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Are there any written rules on whether or not component pouches, when purchased, contain components or if users have to find the components and put them in?

If it's automatic, does it auto-fill when you get new spells?

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The rules do not specifically say, but all indications are that they "always contain what you need" in them.

Here's what we know...

A Component Pouch costs 25gp and...

is a small, watertight leather belt pouch that has compartments to hold all the material components and other special items you need to cast your spells, except for those components that have a specific cost (as indicated in a spell's description).

source

The rules talking about Spell Components treat a Component Pouch and a Spellcasting Focus the same way...

A character can use a component pouch or a spellcasting focus in place of the components specified for a spell. But if a cost is indicated for a component, a character must have that specific component before he or she can cast the spell.

source

This indicates that you only need to worry about possessing zero-cost components if you do not possess a component pouch or spellcasting focus. This may become relevant if, for example, you are kidnapped by the Drow, stripped of all of your possessions, and escape with nothing but the shirt on your back.

Next, while this is not part of the Sage Advice compendium and Crawford-Tweets are no longer considered "Official Rulings" until they make the compendium...he is still useful for clarification...he made the following Tweet.

Q: How do you handle components that don't have a cost but can't be stored? E.g. the flame for Heat Metal.

A: If you're using a spellcasting focus or a component pouch, free components are abstracted away.

source

While that was not a directly related Question and Answer...the idea that "free components are abstracted away" is pretty clear. You have a component pouch, therefore it is assumed that you have the zero-cost components that you need even when it doesn't make sense for that thing to go in a pouch.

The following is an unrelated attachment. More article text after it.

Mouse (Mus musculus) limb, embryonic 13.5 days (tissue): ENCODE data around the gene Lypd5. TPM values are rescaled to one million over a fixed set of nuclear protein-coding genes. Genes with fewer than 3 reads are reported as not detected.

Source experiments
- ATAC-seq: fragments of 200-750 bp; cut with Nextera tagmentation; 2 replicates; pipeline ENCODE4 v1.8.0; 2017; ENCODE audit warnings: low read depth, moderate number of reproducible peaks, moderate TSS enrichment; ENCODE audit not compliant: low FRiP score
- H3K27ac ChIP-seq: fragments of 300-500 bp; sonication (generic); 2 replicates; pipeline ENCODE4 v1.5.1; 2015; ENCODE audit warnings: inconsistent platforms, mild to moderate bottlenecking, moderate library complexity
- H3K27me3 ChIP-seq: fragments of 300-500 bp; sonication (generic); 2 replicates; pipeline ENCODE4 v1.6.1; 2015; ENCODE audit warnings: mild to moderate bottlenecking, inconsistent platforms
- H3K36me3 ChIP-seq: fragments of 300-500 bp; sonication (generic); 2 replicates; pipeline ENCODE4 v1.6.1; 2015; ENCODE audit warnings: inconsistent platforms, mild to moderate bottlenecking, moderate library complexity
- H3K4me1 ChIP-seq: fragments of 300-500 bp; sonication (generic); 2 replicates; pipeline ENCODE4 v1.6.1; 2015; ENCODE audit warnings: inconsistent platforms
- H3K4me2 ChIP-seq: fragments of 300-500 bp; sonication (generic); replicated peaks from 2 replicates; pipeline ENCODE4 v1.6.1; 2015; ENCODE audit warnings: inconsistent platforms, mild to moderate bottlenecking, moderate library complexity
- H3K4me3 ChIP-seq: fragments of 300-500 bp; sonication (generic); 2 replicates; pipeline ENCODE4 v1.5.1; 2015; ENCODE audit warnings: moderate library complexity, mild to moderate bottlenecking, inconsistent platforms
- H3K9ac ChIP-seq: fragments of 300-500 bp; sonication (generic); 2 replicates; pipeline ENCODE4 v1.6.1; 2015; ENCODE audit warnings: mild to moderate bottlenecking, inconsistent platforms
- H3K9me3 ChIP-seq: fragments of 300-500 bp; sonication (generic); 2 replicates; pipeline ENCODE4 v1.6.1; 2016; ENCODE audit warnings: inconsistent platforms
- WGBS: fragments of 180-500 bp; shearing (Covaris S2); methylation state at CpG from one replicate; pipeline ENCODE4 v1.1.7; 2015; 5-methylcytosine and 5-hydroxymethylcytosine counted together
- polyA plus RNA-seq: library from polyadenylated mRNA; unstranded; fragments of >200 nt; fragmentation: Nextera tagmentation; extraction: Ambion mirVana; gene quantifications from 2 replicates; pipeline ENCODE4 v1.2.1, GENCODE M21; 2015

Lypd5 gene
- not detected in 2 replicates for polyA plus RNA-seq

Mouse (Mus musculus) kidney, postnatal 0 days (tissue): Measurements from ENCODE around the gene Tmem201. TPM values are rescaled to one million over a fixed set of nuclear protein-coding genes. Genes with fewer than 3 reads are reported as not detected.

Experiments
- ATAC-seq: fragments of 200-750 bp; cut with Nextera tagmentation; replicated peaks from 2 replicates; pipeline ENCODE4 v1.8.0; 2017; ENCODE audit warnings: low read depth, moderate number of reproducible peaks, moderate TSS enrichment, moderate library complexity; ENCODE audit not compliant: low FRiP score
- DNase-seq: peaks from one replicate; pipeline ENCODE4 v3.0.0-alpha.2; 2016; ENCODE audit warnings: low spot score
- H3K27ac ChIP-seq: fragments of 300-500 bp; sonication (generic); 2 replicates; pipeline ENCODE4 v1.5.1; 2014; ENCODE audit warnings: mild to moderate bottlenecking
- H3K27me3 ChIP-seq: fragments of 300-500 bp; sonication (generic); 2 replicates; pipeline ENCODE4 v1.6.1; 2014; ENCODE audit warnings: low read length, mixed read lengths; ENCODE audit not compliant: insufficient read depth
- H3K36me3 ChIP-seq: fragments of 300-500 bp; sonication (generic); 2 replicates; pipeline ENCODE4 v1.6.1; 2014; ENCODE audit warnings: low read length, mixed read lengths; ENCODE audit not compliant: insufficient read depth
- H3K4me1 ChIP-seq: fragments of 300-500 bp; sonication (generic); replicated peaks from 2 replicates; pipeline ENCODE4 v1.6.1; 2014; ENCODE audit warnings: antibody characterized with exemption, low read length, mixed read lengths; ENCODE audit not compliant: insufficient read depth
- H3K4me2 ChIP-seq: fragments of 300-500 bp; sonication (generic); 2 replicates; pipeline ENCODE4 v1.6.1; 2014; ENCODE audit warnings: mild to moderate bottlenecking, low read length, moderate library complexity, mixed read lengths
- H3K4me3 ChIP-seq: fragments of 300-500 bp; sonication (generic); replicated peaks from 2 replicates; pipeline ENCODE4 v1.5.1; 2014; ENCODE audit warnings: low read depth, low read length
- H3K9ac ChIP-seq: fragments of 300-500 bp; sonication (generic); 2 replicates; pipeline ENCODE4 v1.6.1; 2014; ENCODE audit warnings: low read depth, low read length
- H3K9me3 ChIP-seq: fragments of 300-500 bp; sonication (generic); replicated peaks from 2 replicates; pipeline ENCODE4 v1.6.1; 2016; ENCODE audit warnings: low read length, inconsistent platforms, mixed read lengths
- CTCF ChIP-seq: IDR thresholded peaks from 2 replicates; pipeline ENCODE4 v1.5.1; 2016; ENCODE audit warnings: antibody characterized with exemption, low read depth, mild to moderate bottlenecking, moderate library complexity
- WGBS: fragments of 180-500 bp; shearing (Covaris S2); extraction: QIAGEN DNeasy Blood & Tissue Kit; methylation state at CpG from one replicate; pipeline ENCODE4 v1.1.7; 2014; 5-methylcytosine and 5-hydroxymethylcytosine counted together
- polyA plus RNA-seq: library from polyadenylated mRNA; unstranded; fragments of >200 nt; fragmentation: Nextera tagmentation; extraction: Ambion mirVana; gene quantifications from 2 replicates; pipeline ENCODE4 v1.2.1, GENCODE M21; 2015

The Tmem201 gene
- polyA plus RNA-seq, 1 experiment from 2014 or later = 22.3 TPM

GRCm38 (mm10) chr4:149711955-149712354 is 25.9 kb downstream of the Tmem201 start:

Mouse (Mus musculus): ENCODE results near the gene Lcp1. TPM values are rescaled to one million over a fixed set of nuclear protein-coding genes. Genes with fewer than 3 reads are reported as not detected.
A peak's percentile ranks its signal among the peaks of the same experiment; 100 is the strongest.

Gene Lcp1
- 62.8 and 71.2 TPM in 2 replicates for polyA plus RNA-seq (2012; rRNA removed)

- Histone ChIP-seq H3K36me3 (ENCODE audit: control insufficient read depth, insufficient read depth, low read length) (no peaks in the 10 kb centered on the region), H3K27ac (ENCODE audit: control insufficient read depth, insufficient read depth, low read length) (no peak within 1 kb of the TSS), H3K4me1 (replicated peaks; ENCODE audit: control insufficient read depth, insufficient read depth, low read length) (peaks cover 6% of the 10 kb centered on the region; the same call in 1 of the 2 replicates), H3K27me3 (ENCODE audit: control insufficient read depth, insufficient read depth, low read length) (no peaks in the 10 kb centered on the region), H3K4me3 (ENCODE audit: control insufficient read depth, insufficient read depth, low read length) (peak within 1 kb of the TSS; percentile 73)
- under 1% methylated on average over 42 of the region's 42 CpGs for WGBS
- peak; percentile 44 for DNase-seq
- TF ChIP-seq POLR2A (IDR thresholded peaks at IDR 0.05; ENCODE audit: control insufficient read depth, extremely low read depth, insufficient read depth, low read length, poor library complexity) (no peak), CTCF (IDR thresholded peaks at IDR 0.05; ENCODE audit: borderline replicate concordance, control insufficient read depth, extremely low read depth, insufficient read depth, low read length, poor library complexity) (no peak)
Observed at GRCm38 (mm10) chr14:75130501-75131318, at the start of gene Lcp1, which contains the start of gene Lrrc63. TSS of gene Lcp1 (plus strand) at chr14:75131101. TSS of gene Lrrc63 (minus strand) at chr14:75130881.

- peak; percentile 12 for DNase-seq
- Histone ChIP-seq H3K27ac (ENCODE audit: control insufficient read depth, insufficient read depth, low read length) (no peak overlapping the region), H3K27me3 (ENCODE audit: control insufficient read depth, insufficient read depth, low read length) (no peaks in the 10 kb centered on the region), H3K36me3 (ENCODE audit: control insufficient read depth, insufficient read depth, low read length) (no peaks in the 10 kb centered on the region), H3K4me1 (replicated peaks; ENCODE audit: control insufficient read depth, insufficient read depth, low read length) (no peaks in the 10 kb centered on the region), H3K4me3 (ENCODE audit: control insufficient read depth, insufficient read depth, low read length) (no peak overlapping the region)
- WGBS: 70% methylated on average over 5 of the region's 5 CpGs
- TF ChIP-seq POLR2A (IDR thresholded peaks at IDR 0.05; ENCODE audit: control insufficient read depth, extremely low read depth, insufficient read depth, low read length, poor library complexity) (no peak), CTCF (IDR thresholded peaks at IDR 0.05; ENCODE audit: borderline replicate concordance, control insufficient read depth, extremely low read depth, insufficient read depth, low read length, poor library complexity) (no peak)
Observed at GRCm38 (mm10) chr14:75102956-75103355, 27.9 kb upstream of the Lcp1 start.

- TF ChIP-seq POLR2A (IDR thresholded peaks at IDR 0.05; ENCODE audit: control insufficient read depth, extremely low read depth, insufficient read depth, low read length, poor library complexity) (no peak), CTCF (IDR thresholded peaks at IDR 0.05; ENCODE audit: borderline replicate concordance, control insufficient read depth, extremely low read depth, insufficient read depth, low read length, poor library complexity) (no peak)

Finally, a touch of logic: a Component Pouch is more expensive than any spellcasting focus (though it does leave your hands free when not actively casting a spell). If, after buying it, you had to run around every single time you leveled on mini-quests to stock up your component pouch--then the pouch is patently inferior to a spellcasting focus. It doesn't really make sense that the rules would treat a Component Pouch as equivalent to a Spellcasting Focus if it, ultimately, is not.

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    \$\begingroup\$ Could you clarify what you mean in saying a component pouch leaves your hands free? I was under the impression that a spellcaster was still required to hold the pouch in one of their hands when using it as a focus. \$\endgroup\$ – Xirema May 29 at 15:37
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    \$\begingroup\$ @Xirema A series of Crawford Tweets (same thread I linked above) indicates that the assumption behind a Components Pouch is that you 'reach into it and pull out the component you need' as part of the Action that is casting the spell. You still need a hand free to actually cast the spell, but since you can wear the pouch on your belt--your hand is only occupied when actually casting the spell. And, if you had to hold it and draw from it...it would need 2 hands to use. \$\endgroup\$ – guildsbounty May 29 at 15:41
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    \$\begingroup\$ And, as an addendum...while this isn't rules based...the idea of wearing a component pouch on your belt and only pulling out what you need as you need it is supported by basically every spellcaster in D&D fiction who uses a Component Pouch (example: Raistlin Majere). Thus...you still need to dedicate a hand to Material Components...but your hand is free for other things (i.e. not holding a wand) when you are not casting. It's a pretty minor benefit, honestly. \$\endgroup\$ – guildsbounty May 29 at 15:42
  • \$\begingroup\$ I'm pretty sure that there are Arcane Foci which leave your hands free when not casting a spell - the Izzet have arcane foci that they wear strapped to the backs of their arms, for example, and it might be possible for a mage to have foci like Crystals strapped to the backs of their hands. \$\endgroup\$ – nick012000 May 30 at 3:19